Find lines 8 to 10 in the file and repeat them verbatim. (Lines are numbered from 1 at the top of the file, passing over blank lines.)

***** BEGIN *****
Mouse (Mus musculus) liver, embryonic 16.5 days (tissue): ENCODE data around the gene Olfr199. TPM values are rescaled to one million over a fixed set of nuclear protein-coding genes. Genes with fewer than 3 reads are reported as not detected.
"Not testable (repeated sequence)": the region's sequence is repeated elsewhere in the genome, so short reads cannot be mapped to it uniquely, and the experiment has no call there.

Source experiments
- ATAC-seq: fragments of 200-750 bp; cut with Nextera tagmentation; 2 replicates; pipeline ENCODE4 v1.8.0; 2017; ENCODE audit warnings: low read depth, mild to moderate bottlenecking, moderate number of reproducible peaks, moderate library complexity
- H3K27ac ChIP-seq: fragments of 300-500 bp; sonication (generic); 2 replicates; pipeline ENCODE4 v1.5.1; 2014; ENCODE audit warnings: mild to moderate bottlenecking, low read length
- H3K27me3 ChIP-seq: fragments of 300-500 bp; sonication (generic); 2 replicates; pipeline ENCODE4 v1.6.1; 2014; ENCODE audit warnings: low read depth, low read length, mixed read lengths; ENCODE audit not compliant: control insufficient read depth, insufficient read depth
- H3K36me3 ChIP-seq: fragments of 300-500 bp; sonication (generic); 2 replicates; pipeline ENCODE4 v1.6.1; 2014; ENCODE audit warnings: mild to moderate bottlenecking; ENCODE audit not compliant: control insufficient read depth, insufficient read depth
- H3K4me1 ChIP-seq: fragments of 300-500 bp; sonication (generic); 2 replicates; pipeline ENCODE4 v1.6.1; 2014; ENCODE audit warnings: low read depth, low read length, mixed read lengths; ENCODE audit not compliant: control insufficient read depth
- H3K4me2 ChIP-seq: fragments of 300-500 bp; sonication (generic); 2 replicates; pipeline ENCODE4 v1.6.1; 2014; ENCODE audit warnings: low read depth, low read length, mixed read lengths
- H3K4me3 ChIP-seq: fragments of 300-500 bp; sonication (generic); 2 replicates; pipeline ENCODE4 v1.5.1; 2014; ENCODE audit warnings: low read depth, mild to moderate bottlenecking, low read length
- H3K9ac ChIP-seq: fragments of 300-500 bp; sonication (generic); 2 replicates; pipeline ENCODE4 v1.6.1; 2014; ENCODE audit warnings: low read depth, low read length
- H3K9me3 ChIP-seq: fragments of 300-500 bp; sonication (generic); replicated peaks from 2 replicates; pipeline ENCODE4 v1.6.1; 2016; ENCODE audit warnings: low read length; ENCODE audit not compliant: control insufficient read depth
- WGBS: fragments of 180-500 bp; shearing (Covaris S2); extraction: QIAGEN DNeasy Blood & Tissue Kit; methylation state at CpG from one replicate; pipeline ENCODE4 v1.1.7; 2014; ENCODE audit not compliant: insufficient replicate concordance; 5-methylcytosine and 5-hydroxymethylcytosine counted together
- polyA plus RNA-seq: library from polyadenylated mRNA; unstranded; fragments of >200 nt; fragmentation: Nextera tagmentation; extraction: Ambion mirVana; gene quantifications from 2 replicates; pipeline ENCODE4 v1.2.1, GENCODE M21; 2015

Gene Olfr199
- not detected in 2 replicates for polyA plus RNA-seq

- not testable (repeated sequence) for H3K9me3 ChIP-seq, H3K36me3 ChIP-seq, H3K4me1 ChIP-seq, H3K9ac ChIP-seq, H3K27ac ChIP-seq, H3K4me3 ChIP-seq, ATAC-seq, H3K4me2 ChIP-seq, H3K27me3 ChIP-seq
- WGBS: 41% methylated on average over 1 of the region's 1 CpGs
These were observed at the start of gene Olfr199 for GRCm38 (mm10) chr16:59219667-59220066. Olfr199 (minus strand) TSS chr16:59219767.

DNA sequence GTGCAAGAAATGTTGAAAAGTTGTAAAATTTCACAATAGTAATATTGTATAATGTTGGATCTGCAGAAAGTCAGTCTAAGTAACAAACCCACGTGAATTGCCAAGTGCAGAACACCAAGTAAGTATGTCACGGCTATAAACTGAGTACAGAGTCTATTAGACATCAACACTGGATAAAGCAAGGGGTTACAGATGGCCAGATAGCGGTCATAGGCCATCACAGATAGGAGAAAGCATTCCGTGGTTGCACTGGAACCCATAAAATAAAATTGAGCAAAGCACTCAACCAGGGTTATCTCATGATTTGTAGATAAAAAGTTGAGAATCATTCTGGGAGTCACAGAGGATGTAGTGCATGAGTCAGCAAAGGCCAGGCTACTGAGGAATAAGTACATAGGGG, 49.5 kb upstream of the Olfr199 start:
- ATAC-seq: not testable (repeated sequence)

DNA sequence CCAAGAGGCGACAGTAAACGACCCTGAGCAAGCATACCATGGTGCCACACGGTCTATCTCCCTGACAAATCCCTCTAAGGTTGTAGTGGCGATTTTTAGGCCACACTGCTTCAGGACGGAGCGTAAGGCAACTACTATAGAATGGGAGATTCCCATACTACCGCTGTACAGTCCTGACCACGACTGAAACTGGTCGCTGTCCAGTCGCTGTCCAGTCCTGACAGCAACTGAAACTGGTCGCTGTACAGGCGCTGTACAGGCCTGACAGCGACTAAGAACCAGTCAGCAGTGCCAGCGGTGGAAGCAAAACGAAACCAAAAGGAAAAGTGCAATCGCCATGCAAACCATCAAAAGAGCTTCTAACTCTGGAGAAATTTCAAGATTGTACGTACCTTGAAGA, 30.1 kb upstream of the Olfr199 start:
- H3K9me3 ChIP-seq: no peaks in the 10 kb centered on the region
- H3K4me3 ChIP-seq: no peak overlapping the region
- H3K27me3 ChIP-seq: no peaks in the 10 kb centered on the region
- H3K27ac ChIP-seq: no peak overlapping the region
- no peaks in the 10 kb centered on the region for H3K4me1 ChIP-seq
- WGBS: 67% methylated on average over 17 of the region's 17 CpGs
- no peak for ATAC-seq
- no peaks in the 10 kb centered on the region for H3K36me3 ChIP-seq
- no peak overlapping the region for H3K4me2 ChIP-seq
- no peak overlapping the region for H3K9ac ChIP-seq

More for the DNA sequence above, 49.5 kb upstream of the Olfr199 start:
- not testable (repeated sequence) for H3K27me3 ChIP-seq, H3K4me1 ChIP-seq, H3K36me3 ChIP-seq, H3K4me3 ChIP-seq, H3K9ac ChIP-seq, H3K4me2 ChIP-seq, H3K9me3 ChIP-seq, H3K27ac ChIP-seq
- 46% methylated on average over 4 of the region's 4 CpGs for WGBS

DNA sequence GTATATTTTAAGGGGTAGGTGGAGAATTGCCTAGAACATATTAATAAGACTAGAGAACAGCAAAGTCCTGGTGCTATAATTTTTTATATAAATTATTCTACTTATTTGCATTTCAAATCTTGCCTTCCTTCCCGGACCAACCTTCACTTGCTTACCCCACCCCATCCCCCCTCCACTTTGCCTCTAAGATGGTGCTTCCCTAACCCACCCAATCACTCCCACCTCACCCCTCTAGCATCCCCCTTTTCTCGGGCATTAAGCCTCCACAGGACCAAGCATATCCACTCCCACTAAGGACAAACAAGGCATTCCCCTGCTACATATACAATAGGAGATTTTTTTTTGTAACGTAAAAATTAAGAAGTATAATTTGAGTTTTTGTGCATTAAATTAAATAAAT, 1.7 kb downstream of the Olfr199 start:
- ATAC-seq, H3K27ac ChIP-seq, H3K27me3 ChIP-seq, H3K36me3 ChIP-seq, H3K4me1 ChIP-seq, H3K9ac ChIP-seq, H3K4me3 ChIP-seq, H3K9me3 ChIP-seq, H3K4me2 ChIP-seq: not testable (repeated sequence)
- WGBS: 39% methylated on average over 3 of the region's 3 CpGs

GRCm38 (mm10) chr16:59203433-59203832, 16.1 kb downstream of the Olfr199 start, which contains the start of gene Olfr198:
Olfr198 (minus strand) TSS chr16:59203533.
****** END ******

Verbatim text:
- H3K4me1 ChIP-seq: fragments of 300-500 bp; sonication (generic); 2 replicates; pipeline ENCODE4 v1.6.1; 2014; ENCODE audit warnings: low read depth, low read length, mixed read lengths; ENCODE audit not compliant: control insufficient read depth
- H3K4me2 ChIP-seq: fragments of 300-500 bp; sonication (generic); 2 replicates; pipeline ENCODE4 v1.6.1; 2014; ENCODE audit warnings: low read depth, low read length, mixed read lengths
- H3K4me3 ChIP-seq: fragments of 300-500 bp; sonication (generic); 2 replicates; pipeline ENCODE4 v1.5.1; 2014; ENCODE audit warnings: low read depth, mild to moderate bottlenecking, low read length